Birth control for house flies
Researchers have found a virus that keeps the pests from reproducing
Thursday, April 11, 2013
Is there anything nastier than the common house fly? Not really, when you think about where they hang out.
And, while it's nice that warmer weather is arriving (at least it some parts of the U.S.), the balmier temperatures bring -- that's right -- flies. Dealing with these pests usually means swatters, sprays and other fairly primitive measures.
But now, the USDA’s Agricultural Research Service is working with a virus that can prevent them from reproducing. And, birth control for flies means fewer of them to spread harmful pathogens such as Salmonella or E. coli, which are harbored in animal feces, to human food sources..
How it works
When house flies are infected with the salivary gland hypertrophy virus, researchers have discovered, females stop producing eggs and males no longer mate.
“It’s a way of managing the fly population at the adult level by limiting its ability to reproduce,” said Entomologist Chris Geden of the Mosquito and Fly Unit at ARS’ Center for Medical, Agricultural and Veterinary Entomology (CMAVE).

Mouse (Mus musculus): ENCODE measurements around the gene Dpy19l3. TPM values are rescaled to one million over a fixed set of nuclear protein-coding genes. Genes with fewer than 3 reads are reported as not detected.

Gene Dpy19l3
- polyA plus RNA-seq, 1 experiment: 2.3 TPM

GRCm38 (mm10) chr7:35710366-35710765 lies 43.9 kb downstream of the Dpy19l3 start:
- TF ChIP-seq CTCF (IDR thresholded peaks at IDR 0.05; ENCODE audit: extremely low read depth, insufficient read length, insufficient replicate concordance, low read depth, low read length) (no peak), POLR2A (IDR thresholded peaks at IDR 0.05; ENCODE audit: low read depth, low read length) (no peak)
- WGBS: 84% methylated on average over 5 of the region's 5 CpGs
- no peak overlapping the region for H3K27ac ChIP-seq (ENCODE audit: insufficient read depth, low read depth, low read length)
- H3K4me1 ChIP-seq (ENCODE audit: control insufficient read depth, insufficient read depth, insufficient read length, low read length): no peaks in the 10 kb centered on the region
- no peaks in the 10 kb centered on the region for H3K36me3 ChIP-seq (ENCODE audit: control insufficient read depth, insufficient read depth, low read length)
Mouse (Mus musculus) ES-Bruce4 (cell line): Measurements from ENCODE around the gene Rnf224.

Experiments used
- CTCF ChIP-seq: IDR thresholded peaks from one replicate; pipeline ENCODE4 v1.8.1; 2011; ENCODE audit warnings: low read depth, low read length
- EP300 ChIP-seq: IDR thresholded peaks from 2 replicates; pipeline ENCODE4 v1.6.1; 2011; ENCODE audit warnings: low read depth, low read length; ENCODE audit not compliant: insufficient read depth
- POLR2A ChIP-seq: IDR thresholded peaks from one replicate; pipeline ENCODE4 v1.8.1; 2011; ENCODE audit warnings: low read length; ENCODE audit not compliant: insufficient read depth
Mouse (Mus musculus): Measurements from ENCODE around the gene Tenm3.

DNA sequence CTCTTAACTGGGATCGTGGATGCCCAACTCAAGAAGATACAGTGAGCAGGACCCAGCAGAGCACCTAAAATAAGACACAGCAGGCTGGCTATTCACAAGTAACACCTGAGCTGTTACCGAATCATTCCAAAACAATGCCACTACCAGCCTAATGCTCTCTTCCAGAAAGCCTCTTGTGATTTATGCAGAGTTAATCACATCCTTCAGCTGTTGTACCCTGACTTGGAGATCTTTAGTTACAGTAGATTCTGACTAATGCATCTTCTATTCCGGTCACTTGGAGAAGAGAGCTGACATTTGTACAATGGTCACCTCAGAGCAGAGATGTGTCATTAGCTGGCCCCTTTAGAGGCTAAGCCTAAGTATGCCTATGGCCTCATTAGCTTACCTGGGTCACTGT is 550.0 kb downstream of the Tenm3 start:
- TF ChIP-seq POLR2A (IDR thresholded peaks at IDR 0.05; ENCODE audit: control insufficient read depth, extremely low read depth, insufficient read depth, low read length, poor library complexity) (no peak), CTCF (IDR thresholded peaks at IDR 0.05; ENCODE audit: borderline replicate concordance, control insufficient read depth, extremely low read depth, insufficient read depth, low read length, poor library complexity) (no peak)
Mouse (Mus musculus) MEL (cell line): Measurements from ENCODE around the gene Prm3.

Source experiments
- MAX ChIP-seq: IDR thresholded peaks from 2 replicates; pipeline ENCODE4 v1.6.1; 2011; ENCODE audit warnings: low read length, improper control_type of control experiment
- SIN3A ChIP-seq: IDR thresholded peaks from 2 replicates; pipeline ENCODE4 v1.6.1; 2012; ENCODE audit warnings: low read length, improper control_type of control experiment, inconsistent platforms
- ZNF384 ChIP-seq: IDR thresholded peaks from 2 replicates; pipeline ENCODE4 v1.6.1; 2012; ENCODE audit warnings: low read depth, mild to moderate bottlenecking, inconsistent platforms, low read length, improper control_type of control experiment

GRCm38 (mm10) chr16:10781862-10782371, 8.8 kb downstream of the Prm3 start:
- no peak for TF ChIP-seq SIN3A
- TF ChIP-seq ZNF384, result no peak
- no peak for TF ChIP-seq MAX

Researchers are now trying to figure out how to make sure more of the flies exposed to the virus are infected. The normal infection rate is low -- at about 0.5 to 1%.
The CMAVE team has partnered with researchers at the University of Florida and Aarhus University in Denmark to study two populations of house flies -- one in Florida and one in Denmark.
Both teams found that exposure to a combination of infected flies and water produced the highest infection rate: 56% in the Denmark study and 50% in Florida compared with a rate of 37% at a SGHV “hot spot” at a dairy farm in Gilchrist, Florida.
“This is not an insecticide. It’s not something you would put out when people are complaining about flies at picnics and expect to get a fast reduction,” Geden told Agricultural Research magazine. “This would be part of an integrated management program in which you would go out early in the year when natural fly populations are just beginning to increase, hit them with the virus to knock down their reproductive ability, and come back 2 to 3 weeks later and do it again.”
This is one of several interventions being explored by scientists at CMAVE in Gainesville.
Last November, Food Safety News reported on another technique being explored by the team -- one involving the use of a chemical that inhibits fly larvae from growing to adulthood.
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